The Twistys

February 14, 2016
 

A Response to Jennifer G. Bird’s “An Open Letter to Kim Davis”

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On September 8th of 2015, Jennifer G. Bird wrote “An Open Letter to Kim Davis”. For those of you not paying attention to the news for the past year, Kim Davis is the Kentucky Court Clerk who forbade her people to sign Gay Marriage licenses even though the State of Kentucky had legalized the unions.

In that letter, Miss Bird begins with a compassionate enough tone, sympathizing with Miss Davis for what she had suffered at the hands of people “and that you have been under such intense scrutiny by many news outlets, which has brought about the less pleasant side of many people”. But after the niceties, the real motive of this letter is flushed out, and Miss Bird quickly joins the ranks of those who are aiming their “intense scrutiny” at Kim Davis by telling her she is reading the Bible wrong.

Miss Bird is an educator in the arena of Biblical Studies. And according to her own synopsis, she’s spent “nine years in graduate school learning more about it [The Bible]” and in her twenties, she spent “a great deal of time memorizing biblical passages”. However, I think it is safe to say that Jennifer Bird is not a believer. I say that because a number of her arguments are contingent upon what people knew at the time of the writing of certain passages. A “believer” believes God wrote the Bible. Therefore what people knew or did not know at the time it was written has no value or bearing upon the content.

“And that is why,” Jennifer G. Bird continues, “as an educator, I would like to ask that you [Kim Davis] take a few moments to think about the way you read the Bible”.

She goes on:

For instance, when you read a passage such as Leviticus 18:22 or 20:13, do you ever stop to think about why that was being said? It is also noteworthy that it is in the midst of an incredibly long list of people that men were not to have sexual relations with — none of which seem to need to be said (all women he would see at a family reunion).

We’re going to take this piece by piece so we don’t miss any of the leaps or assumptions Miss Bird makes. I’m not saying they’re intentional, but they are present nonetheless. Because this letter, and many writings like it, fall neatly into the context of Romans 1. We now have a generation of people “who [change] the Truth of God into a lie, and [worship] and [serve] the creature more than the Creator…” – Romans 1:25 – Please read Romans 1 carefully from verse 18-32 to understand the full scope.

In Leviticus 18, Miss Bird is correct: not only does God say that men shouldn’t sleep with other men, but He also says that we shouldn’t sleep with our aunts, uncles, sisters, mothers, fathers, brothers, etc. That same chapter says you shouldn’t sleep with your neighbor’s wife. I’m fairly comfortable in saying that the majority of citizens, be they politically right or left, would agree with all of these things (save the verse about homosexuals), and probably with the rest of Leviticus 18 as well.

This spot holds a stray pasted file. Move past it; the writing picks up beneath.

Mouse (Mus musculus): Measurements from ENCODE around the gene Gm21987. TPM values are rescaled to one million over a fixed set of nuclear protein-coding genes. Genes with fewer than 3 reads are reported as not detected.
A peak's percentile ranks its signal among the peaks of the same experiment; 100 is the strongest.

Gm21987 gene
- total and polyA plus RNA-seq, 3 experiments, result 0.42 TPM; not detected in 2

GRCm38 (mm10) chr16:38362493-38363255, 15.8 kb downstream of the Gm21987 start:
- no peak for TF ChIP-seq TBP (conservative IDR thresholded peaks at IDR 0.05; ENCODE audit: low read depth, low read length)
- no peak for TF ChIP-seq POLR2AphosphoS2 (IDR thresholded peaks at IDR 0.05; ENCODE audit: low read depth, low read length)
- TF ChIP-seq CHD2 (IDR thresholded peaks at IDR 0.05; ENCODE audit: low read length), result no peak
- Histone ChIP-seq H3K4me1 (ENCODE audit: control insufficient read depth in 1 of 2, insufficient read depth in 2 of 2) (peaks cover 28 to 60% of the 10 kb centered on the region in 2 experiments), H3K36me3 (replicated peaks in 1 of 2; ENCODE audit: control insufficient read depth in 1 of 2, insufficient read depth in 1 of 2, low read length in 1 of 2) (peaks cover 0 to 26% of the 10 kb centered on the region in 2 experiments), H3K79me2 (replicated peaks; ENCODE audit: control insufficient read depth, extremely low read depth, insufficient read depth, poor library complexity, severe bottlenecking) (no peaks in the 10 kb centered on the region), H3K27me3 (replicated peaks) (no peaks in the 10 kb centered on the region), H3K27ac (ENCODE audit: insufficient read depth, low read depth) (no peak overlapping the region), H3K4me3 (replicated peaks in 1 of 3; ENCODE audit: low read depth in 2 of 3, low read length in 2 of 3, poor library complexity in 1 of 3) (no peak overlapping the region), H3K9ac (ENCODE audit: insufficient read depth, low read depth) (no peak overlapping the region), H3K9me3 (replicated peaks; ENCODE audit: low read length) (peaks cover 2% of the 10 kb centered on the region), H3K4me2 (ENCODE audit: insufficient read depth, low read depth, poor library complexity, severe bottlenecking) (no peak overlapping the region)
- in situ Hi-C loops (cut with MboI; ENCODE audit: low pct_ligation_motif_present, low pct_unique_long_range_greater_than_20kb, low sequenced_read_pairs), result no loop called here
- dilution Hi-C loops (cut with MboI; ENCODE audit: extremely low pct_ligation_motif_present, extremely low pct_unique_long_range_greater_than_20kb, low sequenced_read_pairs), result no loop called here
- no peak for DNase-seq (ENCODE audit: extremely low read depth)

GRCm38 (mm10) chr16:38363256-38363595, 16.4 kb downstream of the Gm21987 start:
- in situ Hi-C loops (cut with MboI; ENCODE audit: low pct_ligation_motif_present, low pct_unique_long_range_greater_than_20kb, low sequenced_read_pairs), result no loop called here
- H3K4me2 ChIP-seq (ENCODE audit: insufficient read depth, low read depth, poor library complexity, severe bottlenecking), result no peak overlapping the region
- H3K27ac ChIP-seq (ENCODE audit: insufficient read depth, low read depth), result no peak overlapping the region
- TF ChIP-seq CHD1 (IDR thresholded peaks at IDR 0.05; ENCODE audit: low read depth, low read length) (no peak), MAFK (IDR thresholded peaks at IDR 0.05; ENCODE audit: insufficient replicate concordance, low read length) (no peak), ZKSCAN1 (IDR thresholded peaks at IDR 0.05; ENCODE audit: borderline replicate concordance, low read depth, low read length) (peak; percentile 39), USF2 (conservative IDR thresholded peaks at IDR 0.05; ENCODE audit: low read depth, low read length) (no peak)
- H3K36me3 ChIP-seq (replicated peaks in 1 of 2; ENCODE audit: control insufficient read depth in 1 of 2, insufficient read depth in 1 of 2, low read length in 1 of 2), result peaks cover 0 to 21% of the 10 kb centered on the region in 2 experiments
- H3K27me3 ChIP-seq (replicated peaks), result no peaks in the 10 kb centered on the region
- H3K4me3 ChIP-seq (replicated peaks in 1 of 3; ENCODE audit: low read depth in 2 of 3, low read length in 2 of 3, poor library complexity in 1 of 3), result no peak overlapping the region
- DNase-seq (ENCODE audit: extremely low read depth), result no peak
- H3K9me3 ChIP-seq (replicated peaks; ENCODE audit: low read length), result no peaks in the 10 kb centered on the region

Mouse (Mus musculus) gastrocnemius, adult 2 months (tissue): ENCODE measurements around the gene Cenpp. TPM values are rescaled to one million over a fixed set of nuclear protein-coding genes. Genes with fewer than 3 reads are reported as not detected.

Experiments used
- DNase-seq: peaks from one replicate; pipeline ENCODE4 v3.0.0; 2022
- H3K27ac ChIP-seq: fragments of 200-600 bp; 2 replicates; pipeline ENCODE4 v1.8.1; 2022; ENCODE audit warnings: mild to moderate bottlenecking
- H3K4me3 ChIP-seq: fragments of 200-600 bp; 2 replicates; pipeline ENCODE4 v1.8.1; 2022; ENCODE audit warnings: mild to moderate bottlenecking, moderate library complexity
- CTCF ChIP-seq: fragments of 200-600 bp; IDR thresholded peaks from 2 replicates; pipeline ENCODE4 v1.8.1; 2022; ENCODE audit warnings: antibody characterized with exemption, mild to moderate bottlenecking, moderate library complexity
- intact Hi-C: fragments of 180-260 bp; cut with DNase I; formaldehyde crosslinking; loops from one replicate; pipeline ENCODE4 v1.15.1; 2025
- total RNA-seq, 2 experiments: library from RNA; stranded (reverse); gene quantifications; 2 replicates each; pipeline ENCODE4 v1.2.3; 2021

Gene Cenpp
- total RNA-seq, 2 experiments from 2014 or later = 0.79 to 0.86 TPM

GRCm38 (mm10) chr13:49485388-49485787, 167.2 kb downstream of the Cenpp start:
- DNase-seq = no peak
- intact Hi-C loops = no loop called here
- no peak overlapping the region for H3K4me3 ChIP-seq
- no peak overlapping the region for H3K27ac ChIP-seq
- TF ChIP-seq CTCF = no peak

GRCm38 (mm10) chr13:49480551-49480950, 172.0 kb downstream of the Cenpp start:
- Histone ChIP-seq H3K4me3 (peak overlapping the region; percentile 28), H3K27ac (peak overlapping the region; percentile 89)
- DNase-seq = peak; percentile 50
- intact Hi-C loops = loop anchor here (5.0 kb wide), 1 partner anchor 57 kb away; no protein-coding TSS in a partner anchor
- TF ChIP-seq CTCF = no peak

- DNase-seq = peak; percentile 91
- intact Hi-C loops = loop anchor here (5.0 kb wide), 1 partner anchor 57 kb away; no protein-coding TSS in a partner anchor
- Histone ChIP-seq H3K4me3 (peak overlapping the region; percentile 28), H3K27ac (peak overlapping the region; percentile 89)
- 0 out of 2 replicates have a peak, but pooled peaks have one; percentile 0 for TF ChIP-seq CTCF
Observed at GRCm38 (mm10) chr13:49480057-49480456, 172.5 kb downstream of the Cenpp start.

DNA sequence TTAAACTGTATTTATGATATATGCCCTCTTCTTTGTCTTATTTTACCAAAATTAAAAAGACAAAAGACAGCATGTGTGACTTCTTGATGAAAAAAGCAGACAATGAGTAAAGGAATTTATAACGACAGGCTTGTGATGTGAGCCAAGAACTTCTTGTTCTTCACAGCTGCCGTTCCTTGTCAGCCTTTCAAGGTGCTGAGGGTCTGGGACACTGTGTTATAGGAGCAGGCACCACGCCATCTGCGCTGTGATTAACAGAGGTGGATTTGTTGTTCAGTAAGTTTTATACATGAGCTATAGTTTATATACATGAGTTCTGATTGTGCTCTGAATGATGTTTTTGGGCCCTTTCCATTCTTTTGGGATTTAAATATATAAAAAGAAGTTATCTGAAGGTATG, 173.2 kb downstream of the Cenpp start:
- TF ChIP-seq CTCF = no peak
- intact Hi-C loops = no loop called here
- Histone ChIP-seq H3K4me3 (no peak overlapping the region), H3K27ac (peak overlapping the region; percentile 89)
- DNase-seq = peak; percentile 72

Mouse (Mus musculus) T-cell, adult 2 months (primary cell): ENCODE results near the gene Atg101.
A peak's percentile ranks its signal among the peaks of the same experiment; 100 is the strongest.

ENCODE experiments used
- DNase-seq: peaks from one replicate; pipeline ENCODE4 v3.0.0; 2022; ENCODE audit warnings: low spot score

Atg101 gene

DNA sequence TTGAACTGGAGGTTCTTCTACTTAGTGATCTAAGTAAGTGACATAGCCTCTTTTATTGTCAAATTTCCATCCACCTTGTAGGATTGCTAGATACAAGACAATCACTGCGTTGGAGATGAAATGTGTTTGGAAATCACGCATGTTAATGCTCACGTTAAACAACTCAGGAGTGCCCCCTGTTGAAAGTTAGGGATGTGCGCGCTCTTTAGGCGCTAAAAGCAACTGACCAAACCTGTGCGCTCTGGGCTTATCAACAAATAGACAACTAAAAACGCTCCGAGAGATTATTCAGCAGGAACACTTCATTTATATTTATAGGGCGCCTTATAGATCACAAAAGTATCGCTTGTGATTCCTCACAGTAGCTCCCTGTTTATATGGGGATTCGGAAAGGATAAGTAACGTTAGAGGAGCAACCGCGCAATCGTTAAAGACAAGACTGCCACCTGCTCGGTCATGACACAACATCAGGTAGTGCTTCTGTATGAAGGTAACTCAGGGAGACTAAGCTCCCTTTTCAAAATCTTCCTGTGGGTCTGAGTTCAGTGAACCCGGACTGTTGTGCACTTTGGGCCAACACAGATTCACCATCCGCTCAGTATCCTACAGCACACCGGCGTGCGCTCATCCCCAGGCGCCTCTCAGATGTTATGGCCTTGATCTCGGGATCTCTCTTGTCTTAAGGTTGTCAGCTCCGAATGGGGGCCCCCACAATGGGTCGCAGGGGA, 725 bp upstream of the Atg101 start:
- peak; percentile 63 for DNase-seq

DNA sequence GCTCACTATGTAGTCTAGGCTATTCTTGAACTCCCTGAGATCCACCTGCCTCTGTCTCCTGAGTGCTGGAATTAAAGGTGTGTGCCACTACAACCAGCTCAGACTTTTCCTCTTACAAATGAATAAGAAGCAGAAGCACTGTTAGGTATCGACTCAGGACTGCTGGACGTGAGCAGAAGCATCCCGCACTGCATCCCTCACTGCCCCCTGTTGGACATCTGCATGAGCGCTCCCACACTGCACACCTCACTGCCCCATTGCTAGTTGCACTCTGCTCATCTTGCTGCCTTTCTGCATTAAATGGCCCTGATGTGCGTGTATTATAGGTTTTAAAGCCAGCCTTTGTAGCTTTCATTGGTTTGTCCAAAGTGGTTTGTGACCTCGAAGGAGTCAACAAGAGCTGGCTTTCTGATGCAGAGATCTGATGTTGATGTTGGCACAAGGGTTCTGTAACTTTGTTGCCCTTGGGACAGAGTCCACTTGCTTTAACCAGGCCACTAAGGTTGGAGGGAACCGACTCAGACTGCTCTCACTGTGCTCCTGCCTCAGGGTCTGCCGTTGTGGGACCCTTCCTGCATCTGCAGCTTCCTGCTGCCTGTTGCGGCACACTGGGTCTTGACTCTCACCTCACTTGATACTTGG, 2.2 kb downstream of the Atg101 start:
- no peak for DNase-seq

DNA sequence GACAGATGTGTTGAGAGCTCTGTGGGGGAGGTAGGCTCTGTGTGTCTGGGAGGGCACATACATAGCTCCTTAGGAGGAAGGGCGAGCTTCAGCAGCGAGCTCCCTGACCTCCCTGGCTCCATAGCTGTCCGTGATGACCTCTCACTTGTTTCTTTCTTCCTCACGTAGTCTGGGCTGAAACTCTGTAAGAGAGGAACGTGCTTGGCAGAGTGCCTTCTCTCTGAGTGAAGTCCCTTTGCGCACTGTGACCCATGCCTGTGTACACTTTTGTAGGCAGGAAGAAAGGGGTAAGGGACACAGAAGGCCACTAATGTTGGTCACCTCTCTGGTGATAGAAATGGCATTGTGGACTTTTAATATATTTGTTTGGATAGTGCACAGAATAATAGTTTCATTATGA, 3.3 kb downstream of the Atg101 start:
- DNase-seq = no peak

The chapter goes on with things like21 And thou shalt not let any of thy seed pass through the fire to Molech, neither shalt thou profane the name of thy God: I am the Lord.

Passing through the fire of Molech” is a reference to ancient civilizations (such as the Ammonites, and Canaanites) who heated a golden statue until it was red hot, then took their infants and set them in the arms of the statue and watched them BURN TO DEATH.

Then we get to verse 22, and we read something very special and specific:

22 Thou shalt not lie with mankind, as with womankind: it is abomination.

So up to this point God has listed some pretty nasty and atrocious things to stay away from. But here, in this verse, we have something that sets the verse apart. In listing all of the previous items, not once did God use the word “abomination”. This is a very special word in Scripture and if you study long enough, and thoroughly enough, you will note that it is used sparingly and weightily. It is reserved for very specific things, much like the usage of the word “woe” in Scripture. And this is one of them.

In the Hebrew, this word translates to be “abhorrent; morally disgusting; especially ‘idolatry’; an abominable custom or thing; abomination.”

This act, as marked to stand out in the entirety of this chapter, is something God views as abhorrent above all the rest of the mentions. Molech worship is something The Lord deeply hates (reference Proverbs 6 among others), and also declares to be abominable in Deuteronomy 12:29-32. But in this chapter, He didn’t want this one about male on male copulation to just pass on by as being on equal par with the other mentions. This one apparently has a special meaning to Him and disgusts The Lord in a very special kind of way.

This verse is not to be overlooked or ignored. It stands out as if it was marked with a highlighter – as that’s what the word “abomination” tends to be in Scripture; God’s special highlighter for things that hold a particular place of wickedness in His Eyes. And as we also know from God’s own mouth that “I Am The Lord. I change not” (Malachi 3:6), so it is completely unreasonable and illogical within the context of Scripture to believe that anything the Lord once found abominable, He now finds acceptable. By His own lips, it CAN NOT BE SO.